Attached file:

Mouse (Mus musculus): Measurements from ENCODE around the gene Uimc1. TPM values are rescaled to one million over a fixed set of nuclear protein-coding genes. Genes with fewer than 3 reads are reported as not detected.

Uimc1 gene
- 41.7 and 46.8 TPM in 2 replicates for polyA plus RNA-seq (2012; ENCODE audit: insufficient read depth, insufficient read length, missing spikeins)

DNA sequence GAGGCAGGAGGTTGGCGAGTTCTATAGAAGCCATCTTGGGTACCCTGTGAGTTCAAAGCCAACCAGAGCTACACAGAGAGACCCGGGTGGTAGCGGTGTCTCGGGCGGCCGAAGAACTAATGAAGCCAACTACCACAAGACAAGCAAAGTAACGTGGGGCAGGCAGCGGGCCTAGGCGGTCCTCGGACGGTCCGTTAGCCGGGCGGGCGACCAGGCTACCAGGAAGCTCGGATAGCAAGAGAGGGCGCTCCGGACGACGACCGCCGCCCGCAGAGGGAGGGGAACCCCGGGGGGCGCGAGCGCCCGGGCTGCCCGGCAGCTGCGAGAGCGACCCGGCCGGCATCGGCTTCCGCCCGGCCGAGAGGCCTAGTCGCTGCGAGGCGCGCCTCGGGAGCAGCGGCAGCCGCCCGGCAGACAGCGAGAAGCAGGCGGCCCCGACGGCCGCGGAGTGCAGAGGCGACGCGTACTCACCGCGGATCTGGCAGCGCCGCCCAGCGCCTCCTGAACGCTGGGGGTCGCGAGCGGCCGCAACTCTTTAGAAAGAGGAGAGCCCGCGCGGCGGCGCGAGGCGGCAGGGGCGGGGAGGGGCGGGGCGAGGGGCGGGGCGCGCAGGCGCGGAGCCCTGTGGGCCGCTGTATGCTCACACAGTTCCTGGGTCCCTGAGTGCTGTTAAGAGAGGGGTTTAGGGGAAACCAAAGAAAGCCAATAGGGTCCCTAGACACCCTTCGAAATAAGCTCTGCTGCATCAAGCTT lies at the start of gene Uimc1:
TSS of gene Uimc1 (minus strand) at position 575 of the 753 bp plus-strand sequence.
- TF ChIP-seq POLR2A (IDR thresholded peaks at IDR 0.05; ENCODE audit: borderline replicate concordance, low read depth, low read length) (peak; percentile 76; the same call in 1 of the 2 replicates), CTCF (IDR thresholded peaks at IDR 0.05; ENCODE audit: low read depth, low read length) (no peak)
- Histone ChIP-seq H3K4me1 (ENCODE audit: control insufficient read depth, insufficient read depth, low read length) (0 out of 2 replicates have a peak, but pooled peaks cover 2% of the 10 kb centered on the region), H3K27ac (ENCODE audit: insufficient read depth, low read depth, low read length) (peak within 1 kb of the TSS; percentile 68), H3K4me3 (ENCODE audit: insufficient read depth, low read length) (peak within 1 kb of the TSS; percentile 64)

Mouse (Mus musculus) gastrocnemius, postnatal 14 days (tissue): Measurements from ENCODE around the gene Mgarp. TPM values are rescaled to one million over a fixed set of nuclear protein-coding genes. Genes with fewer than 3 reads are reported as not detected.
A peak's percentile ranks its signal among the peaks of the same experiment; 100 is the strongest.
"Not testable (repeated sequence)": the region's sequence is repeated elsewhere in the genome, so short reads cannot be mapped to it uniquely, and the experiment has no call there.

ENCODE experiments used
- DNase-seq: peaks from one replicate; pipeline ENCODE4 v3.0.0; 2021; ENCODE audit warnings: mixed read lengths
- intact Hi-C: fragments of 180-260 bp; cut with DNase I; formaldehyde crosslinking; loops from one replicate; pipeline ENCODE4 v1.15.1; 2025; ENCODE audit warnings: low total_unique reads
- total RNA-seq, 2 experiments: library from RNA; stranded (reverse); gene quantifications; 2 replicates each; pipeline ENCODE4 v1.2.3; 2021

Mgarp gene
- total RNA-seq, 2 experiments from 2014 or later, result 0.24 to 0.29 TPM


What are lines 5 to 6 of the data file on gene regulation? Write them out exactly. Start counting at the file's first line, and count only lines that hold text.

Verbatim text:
TSS of gene Uimc1 (minus strand) at position 575 of the 753 bp plus-strand sequence.
- TF ChIP-seq POLR2A (IDR thresholded peaks at IDR 0.05; ENCODE audit: borderline replicate concordance, low read depth, low read length) (peak; percentile 76; the same call in 1 of the 2 replicates), CTCF (IDR thresholded peaks at IDR 0.05; ENCODE audit: low read depth, low read length) (no peak)